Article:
Black Garden: Armenia and Azerbaijan through Peace and War
NYU Press, 2003 M05 1 - 360 pages
Choice Outstanding Academic Title 2003
Black Garden is the definitive study of how Armenia and Azerbaijan, two southern Soviet republics, got sucked into a conflict that helped bring them to independence, bringing to an end the Soviet Union, and plaguing a region of great strategic importance. It cuts between a careful reconstruction of the history of Nagorny Karabakh conflict since 1988 and on-the-spot reporting on its convoluted aftermath.
Part contemporary history, part travel book, part political analysis, the book is based on six months traveling through the south Caucasus, more than 120 original interviews in the region, Moscow, and Washington, and unique primary sources, such as Politburo archives.
The historical chapters trace how the conflict lay unresolved in the Soviet era; how Armenian and Azerbaijani leaders exacerbated it; how the Politiburo failed to cope with the crisis; how the war began and ended; how the international community failed to sort out the conflict.
What emerges is a complex and subtle portrait of a beautiful and fascinating region, blighted by historical prejudice and conflict.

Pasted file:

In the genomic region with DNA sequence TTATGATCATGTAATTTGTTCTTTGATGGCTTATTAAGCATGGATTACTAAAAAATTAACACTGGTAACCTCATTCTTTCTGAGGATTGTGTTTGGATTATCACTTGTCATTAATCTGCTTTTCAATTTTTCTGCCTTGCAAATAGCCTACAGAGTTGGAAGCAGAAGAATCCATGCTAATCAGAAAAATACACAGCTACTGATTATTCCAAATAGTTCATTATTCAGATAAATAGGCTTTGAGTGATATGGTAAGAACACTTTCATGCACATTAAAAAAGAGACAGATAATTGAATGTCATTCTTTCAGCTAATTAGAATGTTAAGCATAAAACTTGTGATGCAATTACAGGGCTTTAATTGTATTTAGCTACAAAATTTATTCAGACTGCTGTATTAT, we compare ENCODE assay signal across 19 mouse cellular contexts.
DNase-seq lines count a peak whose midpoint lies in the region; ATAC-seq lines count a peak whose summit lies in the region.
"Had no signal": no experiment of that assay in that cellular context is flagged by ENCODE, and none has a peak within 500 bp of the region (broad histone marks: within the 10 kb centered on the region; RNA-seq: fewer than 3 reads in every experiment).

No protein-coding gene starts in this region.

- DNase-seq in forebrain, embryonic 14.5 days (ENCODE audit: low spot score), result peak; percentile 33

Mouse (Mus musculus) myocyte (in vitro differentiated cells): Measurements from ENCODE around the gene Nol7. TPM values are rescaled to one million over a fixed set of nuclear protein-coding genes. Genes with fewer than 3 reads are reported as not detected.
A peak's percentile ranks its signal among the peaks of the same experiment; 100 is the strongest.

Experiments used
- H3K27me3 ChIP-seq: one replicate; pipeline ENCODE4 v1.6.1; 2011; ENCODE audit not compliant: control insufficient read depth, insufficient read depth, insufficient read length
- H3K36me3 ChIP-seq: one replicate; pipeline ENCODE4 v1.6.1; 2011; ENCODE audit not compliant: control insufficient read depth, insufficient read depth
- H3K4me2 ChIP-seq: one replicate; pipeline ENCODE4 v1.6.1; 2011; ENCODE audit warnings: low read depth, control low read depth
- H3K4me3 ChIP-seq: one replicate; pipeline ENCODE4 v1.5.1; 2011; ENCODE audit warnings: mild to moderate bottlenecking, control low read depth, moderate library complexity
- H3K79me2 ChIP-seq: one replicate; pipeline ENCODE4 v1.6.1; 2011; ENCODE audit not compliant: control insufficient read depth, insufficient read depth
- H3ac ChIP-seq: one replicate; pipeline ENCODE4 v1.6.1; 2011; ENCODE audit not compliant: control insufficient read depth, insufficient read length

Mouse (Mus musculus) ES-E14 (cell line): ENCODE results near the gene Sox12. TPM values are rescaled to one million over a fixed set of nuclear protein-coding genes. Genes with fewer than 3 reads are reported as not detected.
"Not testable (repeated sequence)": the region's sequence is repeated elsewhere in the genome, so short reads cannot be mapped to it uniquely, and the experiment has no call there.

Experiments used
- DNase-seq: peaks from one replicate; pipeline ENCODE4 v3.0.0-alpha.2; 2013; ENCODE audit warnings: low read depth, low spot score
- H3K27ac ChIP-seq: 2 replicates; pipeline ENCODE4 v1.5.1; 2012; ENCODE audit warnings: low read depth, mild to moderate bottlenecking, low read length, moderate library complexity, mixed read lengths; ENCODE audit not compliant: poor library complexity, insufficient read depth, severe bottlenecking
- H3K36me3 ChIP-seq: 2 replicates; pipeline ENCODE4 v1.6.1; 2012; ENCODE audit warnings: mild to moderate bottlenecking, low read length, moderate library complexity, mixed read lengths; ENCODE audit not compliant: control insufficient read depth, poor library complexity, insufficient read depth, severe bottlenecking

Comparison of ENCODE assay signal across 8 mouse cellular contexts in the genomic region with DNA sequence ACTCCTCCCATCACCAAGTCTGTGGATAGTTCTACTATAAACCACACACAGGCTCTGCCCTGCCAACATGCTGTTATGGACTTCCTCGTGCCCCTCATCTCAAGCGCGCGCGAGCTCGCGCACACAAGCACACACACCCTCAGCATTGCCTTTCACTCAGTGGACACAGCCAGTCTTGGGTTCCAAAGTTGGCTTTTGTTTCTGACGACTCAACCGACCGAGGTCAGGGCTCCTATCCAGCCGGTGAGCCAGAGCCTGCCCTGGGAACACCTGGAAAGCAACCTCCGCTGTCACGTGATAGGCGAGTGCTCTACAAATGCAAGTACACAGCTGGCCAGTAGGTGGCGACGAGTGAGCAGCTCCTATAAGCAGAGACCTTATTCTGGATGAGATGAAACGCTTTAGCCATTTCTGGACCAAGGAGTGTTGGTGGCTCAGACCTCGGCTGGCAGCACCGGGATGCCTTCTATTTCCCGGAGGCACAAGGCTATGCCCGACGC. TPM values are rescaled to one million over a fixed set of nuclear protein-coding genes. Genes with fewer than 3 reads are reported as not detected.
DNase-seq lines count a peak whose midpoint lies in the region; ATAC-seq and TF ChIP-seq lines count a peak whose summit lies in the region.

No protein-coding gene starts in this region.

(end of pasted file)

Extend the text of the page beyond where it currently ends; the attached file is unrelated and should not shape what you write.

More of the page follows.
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LibraryThing ReviewUser Review - kaiser_matias - LibraryThing
The dispute over Nagorno Karabakh is a complicated issue between Armenia and Azerbaijan. What de Waal has done here is present a neutral account of the war, without favouring either side, a rarity in ... Read full review
Review: Black Garden: Armenia and Azerbaijan Through Peace and WarUser Review - Debbie (Eugene) - Goodreads
This tells the 'true' story of the Azerbaijan/Armenian conflict. I'm reading it for obvious reasons. Read full review
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